Prologue from part 1:
I am not a hiker. And though I appreciate the beauty of green and flowering things from behind the glass of a window, I’m not even really that fond of being outdoors. So I was surprised to discover that the image that came to me year after year as an analogy to describe my life, was a mountain. Complete with hiking trails.
The second time this mountain imagery came up, I had already decided to sign on full time with the ministry I’d been part of for 6 years. I’d been offered the choice to move to another city in a nearby state, or to stay at the campus I knew and loved. They asked me to pray about it, and when I did, the same mountain image emerged from my subconscious. Only this time, there were two ways up the mountain.
The first way up was the hiking trail I’d traveled before: with some gradual inclines, some steep inclines, and a path that switchbacked up and around the mountain, marked out for me and cleared of sagebrush and debris. To me this clearly represented staying at my alma mater. There were challenges involved, sure, but the struggles and pain would be experienced in the context of familiarity, in my comfort zone.
The other way was to ditch the trail and cut straight up the side of the mountain. I could tell that that way, I’d regularly slip and fall. I’d be scraped and cut up by the weeds and brush since there wasn’t any clearing to make room for me. There were no safety rails and no guarantee that I’d make it out alive, but it would definitely make me stronger if I survived. As dramatic as the comparison is, this direct and dangerous way was the option to move to the unfamiliar school.
In both God said he would be with me. In both I would grow and find people to walk with. In both I would see amazing sites if I paused long enough and could find the footing to take a break. He never told me which one was better or which one he wanted me to do. He laid them both out in front of me and asked what I wanted.
I was surprised. Up to that point I’d thought God was just in the business of giving “callings” and asking for obedience (which I was eager to do); I’d never considered that he might be interested in what I wanted.
What did I want?? I wanted comfort, a cocoon to wrap around me, my same group of friends, familiarity with how things worked in my city and at my alma mater!
But I also wanted to grow the most I could in my “idealistic 20s.” To have a good story to tell at the end of them. To prove to myself and my mother that I was serious about this work and that this was a valid way to spend my life (maybe not the healthiest desire, but I’m just being honest). To learn to need God, to become more sensitive to where he was walking and how his hand was lovingly guiding me and helping me navigate rocky terrain. To deepen my understanding of his heart, his purposes, his ways. Stronger character than I had before.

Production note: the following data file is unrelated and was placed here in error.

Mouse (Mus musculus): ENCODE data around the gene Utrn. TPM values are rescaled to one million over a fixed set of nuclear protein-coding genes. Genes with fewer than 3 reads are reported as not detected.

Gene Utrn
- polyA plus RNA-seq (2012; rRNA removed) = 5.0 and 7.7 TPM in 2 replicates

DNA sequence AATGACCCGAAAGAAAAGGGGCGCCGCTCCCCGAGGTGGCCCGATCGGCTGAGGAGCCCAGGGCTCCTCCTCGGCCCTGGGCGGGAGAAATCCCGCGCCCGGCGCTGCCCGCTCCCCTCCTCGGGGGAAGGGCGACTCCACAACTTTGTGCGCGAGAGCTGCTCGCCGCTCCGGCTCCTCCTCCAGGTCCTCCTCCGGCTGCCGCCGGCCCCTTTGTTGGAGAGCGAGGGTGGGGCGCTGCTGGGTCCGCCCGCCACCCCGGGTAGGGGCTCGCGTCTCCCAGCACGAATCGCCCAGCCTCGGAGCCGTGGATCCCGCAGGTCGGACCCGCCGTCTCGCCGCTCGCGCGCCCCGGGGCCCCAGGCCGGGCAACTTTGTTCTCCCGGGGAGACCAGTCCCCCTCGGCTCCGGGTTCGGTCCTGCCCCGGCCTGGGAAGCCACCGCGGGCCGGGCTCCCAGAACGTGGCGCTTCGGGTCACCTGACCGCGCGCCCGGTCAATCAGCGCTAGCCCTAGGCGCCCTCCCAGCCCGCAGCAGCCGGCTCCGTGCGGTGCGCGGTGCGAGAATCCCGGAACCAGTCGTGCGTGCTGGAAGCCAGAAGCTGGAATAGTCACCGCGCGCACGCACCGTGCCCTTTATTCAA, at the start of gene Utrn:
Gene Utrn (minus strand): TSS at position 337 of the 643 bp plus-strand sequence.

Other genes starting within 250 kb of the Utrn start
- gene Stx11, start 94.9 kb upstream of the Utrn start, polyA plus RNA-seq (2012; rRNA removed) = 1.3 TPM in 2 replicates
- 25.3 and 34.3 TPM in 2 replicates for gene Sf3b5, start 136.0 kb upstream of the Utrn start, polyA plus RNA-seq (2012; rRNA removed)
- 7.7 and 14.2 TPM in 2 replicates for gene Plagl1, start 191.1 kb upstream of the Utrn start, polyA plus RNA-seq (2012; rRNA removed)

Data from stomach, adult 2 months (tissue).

I wanted all of that, more than I wanted my comfort and security.
So I chose the harder way.
And most of those things did happen. I certainly got scraped up along the way; I even acquired some wounds that still occasionally ache or sting. But during moments of rest or bandaging myself up, I got to look out periodically from vista points and see both the beauty around me and the progress I had made, even on the days when it didn’t feel like it. I learned to identify when something was broken, what I needed to heal, and how to take better care of myself to avoid future injury.
It sucked, and it was worth it.
Some might think that because I survived the uphill battle (and gained so much through it) that I’d be an advocate for always taking the harder path, the one that promises the most suffering and character-building. I used to think that way. But I’m not entirely sure anymore that taking the harder way is always the best thing to do. I did it because
- I was given the choice (we are not always so free to choose into or out of suffering),
- I knew there was no freer time in my life than my 20’s to take such risks, and
- I wanted the deeper spiritual and emotional healing that it offered.
And sometimes what’s “hard” and what’s “easy” is not very clear cut.
My advise for anyone making a major life decision (and who senses God is giving them a choice instead of a clear calling), is this: Don’t default to the familiar and comfortable way just because it’s easier. And don’t default to the harder way if you’re one of those who tends to pursue self-sacrifice (more on that). Instead of defaulting, try this: Ask yourself what your spirit deeply longs for, listen intently for the answers, and take the path that will lead you there.
In Part 3, I’ll tell you the story of when the mountain image returned and I decided to take the slow, meandering path.
photo by Mike Tanase from Pexels